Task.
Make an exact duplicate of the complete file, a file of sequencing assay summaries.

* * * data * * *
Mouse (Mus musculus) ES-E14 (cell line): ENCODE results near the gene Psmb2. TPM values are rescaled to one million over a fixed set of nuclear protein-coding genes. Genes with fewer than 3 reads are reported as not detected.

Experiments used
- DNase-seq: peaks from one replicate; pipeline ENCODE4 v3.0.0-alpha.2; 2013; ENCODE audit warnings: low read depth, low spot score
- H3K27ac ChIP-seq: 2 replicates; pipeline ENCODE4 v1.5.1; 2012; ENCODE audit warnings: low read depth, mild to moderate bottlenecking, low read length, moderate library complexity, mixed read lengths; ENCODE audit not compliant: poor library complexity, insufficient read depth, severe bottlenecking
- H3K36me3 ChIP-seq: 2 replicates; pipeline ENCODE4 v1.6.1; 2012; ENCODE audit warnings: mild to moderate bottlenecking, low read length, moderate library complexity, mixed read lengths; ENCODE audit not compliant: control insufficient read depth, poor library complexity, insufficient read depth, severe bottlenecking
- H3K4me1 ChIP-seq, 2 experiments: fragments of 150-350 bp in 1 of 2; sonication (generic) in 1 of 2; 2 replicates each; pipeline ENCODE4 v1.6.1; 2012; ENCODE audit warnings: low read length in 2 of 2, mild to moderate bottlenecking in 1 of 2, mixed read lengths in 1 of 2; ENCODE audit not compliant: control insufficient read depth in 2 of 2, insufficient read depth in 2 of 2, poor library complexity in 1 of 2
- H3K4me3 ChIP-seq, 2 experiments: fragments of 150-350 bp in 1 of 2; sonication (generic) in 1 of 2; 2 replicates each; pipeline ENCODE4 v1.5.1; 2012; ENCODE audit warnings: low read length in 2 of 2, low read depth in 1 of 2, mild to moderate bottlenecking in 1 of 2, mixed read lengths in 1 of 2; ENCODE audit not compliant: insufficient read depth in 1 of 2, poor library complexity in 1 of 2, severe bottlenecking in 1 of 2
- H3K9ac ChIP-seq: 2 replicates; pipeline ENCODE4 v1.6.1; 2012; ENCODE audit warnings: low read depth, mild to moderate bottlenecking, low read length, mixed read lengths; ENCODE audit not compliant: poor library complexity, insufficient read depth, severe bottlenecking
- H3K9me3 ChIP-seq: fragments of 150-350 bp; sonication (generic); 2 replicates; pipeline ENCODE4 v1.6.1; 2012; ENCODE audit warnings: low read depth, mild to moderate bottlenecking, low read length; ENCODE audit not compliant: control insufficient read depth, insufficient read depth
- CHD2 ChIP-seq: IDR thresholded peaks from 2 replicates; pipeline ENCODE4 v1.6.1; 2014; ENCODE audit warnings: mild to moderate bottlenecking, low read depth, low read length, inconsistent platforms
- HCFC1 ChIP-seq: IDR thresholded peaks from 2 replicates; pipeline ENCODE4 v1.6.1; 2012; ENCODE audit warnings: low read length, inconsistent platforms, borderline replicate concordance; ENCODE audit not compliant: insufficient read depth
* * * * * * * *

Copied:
Mouse (Mus musculus) ES-E14 (cell line): ENCODE results near the gene Psmb2. TPM values are rescaled to one million over a fixed set of nuclear protein-coding genes. Genes with fewer than 3 reads are reported as not detected.

Experiments used
- DNase-seq: peaks from one replicate; pipeline ENCODE4 v3.0.0-alpha.2; 2013; ENCODE audit warnings: low read depth, low spot score
- H3K27ac ChIP-seq: 2 replicates; pipeline ENCODE4 v1.5.1; 2012; ENCODE audit warnings: low read depth, mild to moderate bottlenecking, low read length, moderate library complexity, mixed read lengths; ENCODE audit not compliant: poor library complexity, insufficient read depth, severe bottlenecking
- H3K36me3 ChIP-seq: 2 replicates; pipeline ENCODE4 v1.6.1; 2012; ENCODE audit warnings: mild to moderate bottlenecking, low read length, moderate library complexity, mixed read lengths; ENCODE audit not compliant: control insufficient read depth, poor library complexity, insufficient read depth, severe bottlenecking
- H3K4me1 ChIP-seq, 2 experiments: fragments of 150-350 bp in 1 of 2; sonication (generic) in 1 of 2; 2 replicates each; pipeline ENCODE4 v1.6.1; 2012; ENCODE audit warnings: low read length in 2 of 2, mild to moderate bottlenecking in 1 of 2, mixed read lengths in 1 of 2; ENCODE audit not compliant: control insufficient read depth in 2 of 2, insufficient read depth in 2 of 2, poor library complexity in 1 of 2
- H3K4me3 ChIP-seq, 2 experiments: fragments of 150-350 bp in 1 of 2; sonication (generic) in 1 of 2; 2 replicates each; pipeline ENCODE4 v1.5.1; 2012; ENCODE audit warnings: low read length in 2 of 2, low read depth in 1 of 2, mild to moderate bottlenecking in 1 of 2, mixed read lengths in 1 of 2; ENCODE audit not compliant: insufficient read depth in 1 of 2, poor library complexity in 1 of 2, severe bottlenecking in 1 of 2
- H3K9ac ChIP-seq: 2 replicates; pipeline ENCODE4 v1.6.1; 2012; ENCODE audit warnings: low read depth, mild to moderate bottlenecking, low read length, mixed read lengths; ENCODE audit not compliant: poor library complexity, insufficient read depth, severe bottlenecking
- H3K9me3 ChIP-seq: fragments of 150-350 bp; sonication (generic); 2 replicates; pipeline ENCODE4 v1.6.1; 2012; ENCODE audit warnings: low read depth, mild to moderate bottlenecking, low read length; ENCODE audit not compliant: control insufficient read depth, insufficient read depth
- CHD2 ChIP-seq: IDR thresholded peaks from 2 replicates; pipeline ENCODE4 v1.6.1; 2014; ENCODE audit warnings: mild to moderate bottlenecking, low read depth, low read length, inconsistent platforms
- HCFC1 ChIP-seq: IDR thresholded peaks from 2 replicates; pipeline ENCODE4 v1.6.1; 2012; ENCODE audit warnings: low read length, inconsistent platforms, borderline replicate concordance; ENCODE audit not compliant: insufficient read depth